Well, my fellow Americans, you are probably just as confused as I am about the upcoming Japanese holiday on November 23rd. For us, Labor Day was celebrated back in early September. And you’re probably all currently searching pinterest for the perfect turkey recipe for next Thursday’s Thanksgiving feast. So what’s the deal with this dual holiday in Japan?
Labor Thanksgiving Day is indeed a day to give thanks, and has its roots in an ancient harvest festival that can be traced back to the mid 7th century. On that day, the success of farmers would be celebrated and people would often have their first taste of that year’s rice harvest. The modern date for the Japanese holiday was decided in 1948, when the new Constitution strengthened the rights of workers.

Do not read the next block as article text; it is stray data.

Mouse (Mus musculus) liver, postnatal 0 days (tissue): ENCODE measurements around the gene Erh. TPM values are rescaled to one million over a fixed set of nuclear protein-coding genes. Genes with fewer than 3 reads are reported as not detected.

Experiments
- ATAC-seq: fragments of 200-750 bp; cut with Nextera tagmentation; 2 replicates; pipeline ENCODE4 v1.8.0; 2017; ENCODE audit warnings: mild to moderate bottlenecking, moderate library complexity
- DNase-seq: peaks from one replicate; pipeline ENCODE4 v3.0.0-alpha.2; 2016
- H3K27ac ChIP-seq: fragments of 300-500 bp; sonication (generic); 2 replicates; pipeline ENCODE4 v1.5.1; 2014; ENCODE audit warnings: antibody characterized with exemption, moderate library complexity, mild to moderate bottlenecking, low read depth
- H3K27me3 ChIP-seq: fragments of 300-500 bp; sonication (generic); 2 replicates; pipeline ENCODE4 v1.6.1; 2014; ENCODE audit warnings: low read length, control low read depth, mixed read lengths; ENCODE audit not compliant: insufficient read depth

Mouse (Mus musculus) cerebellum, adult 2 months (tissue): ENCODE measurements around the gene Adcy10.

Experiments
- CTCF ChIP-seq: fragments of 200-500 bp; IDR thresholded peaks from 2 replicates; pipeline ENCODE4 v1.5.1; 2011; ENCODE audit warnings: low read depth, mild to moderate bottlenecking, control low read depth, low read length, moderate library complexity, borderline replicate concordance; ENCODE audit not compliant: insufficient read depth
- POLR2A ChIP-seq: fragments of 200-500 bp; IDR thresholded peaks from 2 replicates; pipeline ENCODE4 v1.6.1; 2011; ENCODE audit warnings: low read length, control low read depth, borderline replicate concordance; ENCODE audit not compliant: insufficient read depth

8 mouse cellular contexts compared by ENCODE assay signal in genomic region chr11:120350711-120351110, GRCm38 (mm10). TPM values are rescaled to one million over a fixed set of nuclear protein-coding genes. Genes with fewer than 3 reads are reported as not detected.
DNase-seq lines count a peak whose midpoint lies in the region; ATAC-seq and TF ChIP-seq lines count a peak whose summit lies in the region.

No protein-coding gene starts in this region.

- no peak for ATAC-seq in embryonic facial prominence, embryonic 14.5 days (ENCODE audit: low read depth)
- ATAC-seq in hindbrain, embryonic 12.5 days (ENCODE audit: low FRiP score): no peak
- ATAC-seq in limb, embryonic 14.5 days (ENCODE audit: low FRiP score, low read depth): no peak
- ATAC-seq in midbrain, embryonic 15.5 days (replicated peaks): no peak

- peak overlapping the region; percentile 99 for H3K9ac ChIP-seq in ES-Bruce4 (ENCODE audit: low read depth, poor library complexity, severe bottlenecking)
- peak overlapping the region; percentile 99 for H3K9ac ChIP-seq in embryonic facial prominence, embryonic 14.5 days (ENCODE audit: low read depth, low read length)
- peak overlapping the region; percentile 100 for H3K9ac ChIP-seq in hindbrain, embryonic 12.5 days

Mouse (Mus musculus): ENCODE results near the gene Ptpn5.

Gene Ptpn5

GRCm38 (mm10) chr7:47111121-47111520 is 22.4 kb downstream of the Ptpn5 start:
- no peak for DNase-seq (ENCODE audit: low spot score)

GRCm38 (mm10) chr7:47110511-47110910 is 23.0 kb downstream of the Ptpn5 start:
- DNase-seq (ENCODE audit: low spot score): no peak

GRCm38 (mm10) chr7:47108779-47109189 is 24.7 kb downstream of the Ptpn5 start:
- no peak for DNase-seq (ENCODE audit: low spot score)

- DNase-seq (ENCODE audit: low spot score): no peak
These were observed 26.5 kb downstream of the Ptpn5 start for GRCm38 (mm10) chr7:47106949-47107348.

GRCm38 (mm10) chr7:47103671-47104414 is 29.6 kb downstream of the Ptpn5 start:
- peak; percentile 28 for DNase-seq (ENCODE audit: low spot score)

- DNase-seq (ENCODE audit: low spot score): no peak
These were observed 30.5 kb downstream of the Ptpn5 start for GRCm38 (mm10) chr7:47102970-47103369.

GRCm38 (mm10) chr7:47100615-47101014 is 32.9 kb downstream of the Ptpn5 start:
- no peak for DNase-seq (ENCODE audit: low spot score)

Today, you won’t find people giving general thanks over their turkeys (honestly … it is ridiculously difficult to find a turkey in this country) but rather giving thanks more specifically for workers and the tasks they perform. Sometimes, school children will make cards for their local firefighters or police force. You might find more newspapers covering articles on labor-related topics this week as well.
As it is an official holiday, the government will take a day off. So will schools and certain businesses. Travelers will hardly notice the holiday except to see greater crowds on trains and roadways on Monday and many tourist sites – especially autumn related ones – will be more packed than normal.
Now excuse me while I go dig up my pumpkin pie recipe …